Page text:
Wednesday, May 20, 2020
TKC MUST READ!!! KCPD TOP COP BLAMES COMMUNITY FOR SPATE OF KANSAS CITY GUNFIRE AND MURDER AMID LOCKDOWN!!!
A statement from the KCPD honcho on recent violence is making the rounds this evening. While there's some great detail on the recent spate of gunfire on local streets, there's no real word of a plan or anything much but BLAME in the blog post.
KCPD Chief's Blog: Seven shootings in nine hours in Kansas City
Shootings and homicides have been increasing steadily lately. As of Monday, May 18, Kansas City, Missouri, has had 204 living shooting victims in 2020 compared to 160 at the same time in 2019. To date, there have been 64 homicides compared to 52 a year ago.
I get asked a lot why this is happening and what can be done to stop it. I wish we had all of those answers. In nine hours from about 8:45 last night to 5:45 this morning, police responded to seven separate shootings. No one has died at this point, but several have life-threatening injuries. I’ve detailed them below to give you a snapshot of what we’ve been dealing with. In most, police were either close enough to hear the shootings when they happened or were there in minutes. Police presence is not deterring those set on committing violent acts.
You might see a few other commonalities in the cases below:
Uncooperative victims – From May 11 to 17, eight out of ten shooting victims refused to cooperate with the investigation and/or refused to press charges. A review of data over a longer period of time shows that two-thirds of Kansas City’s living shooting victims are uncooperative in the investigation. A majority claim they don’t know who shot them or why. Investigation usually shows that’s not true. They either want to retaliate, were involved in illegal activity at the time of the shooting they don’t want to disclose, or fear retaliation. If shooting victims don’t help police stop shooters, the shooters remain in the community and remain readily capable of deadly violence. We know who they are. We know what they’ve done, but we have no way to stop them within the criminal justice system.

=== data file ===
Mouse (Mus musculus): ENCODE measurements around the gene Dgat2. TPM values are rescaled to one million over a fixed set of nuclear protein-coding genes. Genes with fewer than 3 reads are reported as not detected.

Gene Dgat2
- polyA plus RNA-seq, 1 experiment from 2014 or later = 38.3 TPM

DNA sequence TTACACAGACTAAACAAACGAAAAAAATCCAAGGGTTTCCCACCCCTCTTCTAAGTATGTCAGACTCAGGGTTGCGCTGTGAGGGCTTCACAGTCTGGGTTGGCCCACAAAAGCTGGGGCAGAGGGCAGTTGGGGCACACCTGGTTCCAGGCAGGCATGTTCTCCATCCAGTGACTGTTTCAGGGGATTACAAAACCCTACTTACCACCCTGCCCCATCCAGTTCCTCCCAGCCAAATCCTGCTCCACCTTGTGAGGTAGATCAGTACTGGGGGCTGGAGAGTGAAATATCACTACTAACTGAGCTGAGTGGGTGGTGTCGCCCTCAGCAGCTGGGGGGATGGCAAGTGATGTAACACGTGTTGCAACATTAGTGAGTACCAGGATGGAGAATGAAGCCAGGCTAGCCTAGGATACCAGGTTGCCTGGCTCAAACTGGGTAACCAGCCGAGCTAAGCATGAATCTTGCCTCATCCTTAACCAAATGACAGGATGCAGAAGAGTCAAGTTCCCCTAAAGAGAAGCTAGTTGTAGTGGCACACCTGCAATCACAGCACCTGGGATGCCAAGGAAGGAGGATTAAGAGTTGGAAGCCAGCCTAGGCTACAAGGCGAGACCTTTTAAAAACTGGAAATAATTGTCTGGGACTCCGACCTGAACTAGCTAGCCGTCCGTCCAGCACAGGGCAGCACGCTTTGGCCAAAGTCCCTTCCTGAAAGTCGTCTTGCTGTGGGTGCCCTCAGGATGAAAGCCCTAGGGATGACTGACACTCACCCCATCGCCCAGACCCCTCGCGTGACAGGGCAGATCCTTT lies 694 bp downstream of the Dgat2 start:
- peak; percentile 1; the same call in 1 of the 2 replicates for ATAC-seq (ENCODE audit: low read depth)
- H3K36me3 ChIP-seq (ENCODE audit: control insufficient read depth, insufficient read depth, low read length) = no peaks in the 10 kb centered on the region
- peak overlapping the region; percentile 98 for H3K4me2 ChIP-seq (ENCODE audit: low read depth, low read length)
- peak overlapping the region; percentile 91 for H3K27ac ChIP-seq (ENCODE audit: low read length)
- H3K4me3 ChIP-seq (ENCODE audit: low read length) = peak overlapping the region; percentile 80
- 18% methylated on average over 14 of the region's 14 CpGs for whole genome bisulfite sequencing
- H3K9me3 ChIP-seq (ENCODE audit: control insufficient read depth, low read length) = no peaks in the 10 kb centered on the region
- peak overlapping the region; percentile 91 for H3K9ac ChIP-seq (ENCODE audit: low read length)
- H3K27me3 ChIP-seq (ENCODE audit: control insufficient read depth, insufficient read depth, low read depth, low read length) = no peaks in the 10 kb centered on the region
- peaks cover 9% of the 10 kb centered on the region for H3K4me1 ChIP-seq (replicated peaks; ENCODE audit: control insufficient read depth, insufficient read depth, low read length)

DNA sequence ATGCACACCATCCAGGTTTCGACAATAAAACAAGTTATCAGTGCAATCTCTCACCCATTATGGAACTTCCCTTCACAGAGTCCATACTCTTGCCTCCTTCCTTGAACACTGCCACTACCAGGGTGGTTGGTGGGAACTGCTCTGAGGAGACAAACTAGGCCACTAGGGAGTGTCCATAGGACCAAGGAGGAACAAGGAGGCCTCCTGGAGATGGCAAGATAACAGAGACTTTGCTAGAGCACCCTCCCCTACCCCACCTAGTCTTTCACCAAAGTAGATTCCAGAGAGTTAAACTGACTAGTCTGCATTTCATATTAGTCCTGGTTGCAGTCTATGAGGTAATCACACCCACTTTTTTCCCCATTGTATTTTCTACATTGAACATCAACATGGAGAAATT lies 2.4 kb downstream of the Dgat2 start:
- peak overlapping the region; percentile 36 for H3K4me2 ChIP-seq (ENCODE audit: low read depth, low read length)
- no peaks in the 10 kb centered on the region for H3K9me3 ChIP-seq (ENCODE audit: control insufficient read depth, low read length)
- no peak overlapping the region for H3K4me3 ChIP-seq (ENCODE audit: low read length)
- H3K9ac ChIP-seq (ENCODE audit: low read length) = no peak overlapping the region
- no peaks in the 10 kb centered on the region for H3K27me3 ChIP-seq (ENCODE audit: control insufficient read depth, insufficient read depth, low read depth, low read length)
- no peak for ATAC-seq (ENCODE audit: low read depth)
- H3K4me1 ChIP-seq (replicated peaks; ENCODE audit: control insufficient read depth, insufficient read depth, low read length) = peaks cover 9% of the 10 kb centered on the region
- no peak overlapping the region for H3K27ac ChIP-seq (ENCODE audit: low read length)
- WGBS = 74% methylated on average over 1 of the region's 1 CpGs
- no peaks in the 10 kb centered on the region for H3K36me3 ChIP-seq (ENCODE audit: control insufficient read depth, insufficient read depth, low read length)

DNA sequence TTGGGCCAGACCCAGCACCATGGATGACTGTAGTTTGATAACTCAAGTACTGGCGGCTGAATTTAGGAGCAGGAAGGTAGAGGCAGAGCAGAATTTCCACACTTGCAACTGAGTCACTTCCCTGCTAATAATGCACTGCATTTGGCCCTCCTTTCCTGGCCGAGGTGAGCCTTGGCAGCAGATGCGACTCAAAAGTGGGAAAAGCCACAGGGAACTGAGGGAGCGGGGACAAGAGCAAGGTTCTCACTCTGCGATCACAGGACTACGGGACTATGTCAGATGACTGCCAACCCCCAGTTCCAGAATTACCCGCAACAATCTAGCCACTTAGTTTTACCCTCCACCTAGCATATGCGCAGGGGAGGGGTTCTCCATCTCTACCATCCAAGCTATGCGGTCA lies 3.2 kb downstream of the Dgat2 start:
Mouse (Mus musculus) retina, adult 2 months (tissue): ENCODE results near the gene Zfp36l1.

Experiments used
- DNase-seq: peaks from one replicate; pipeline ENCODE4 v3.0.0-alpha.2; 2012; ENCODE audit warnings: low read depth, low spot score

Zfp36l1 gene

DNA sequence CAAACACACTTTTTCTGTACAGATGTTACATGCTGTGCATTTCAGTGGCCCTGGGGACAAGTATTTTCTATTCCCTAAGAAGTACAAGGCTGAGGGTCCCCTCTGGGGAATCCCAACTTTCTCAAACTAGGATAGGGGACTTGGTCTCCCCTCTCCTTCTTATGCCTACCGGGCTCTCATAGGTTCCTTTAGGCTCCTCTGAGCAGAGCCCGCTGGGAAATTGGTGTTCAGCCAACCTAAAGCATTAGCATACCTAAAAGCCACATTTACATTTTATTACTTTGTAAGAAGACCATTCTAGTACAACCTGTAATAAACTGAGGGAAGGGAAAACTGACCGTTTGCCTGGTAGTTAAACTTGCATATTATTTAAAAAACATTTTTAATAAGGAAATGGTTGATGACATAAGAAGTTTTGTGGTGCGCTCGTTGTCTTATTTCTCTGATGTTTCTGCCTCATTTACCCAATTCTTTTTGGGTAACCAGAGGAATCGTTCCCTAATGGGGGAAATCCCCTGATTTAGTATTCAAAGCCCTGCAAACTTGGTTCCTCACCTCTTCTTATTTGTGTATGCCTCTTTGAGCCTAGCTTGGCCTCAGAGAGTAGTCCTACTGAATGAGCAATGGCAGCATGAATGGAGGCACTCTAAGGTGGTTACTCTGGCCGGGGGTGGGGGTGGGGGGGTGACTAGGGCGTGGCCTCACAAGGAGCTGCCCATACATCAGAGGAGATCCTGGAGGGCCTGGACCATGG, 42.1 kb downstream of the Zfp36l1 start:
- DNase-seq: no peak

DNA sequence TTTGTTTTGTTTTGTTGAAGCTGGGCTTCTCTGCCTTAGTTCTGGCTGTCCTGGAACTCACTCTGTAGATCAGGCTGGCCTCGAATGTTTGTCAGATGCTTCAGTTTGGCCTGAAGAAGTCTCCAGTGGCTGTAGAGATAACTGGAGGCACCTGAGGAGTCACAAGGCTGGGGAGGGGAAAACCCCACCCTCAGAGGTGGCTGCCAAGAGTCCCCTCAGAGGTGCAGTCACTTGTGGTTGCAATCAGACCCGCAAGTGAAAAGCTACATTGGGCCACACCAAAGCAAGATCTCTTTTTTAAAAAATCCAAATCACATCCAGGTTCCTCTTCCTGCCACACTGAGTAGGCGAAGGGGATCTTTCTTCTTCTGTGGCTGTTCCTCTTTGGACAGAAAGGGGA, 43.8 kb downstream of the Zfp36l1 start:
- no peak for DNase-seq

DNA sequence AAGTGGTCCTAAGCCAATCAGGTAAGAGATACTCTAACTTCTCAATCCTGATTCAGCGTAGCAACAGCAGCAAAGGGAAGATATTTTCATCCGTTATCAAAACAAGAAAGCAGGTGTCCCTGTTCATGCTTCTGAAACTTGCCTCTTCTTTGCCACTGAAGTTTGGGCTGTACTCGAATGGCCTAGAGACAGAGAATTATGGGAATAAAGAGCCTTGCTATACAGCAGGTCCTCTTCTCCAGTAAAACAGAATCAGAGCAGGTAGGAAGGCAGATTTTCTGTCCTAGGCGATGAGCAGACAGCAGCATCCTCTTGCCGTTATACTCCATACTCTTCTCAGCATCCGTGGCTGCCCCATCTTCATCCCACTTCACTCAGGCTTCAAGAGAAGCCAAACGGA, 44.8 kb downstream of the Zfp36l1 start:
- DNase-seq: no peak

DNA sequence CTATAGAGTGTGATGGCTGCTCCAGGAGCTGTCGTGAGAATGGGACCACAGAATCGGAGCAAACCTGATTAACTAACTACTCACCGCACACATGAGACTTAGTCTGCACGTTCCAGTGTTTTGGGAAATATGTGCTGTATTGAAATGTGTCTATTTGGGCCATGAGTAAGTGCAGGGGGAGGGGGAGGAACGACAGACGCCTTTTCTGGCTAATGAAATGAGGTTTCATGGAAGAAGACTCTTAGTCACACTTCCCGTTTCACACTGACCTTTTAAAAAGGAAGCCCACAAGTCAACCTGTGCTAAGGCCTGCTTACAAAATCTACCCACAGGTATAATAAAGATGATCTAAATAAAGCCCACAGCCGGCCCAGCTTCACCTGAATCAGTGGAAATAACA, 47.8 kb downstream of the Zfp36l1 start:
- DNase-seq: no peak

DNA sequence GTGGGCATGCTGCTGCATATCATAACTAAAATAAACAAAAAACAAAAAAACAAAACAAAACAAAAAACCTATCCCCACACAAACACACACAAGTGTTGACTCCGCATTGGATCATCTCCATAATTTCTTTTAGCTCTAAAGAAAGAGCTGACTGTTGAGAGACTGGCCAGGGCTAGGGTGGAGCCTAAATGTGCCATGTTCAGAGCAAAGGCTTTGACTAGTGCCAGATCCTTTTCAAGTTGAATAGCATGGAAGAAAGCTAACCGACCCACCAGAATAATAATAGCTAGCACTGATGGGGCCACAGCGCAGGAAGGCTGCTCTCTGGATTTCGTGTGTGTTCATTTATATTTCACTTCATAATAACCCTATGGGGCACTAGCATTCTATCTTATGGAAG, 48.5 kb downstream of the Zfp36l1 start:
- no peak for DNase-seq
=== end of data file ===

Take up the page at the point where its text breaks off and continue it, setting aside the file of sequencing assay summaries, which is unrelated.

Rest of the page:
Juveniles – Many of the victims and suspects from last night’s shootings were teenagers . . .
What could anyone have done to prevent these shootings, including police?
Unfortunately, nights like last night have not been unusual lately. Our officers, detectives and crime scene investigators capably responded to and investigated these incidents while handling everything else in the city. But we could not predict them.
We are frustrated and trying a number of tactics to reduce the violence. We are, however, just one piece of the criminal justice system. Many parts of that system have been affected by the pandemic. We’re out on the streets when these shootings happen. We’re gathering evidence, investigating and submitting cases for prosecution. But we are only one entity.
Courts, prosecutors, jails, probation and parole – they’re all part of the criminal justice equation. None of those are operating at normal capacity right now, but areas of the system struggled long before COVID-19. To show how other parts of the criminal justice system have an impact, consider this example: two suspects who have been charged with shooting a 5-year-old during a rolling gun battle down Truman Road last month just had their bond reduced from $100,000 cash only to $10,000/10%. One thing we do know is that people involved in crime continue to be involved in crime.
I will be sharing some of the new violent crime prevention initiatives we’re undertaking next week. As you can see, however, we need the assistance of victims, witnesses, and the whole community to make progress against violent crime. We live here, too, and so do our families. We want a safer Kansas City. We want a quiet night for all of our neighborhoods. We can’t do that alone.
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Read the Chief's post in its entirety . . .
You decide . . .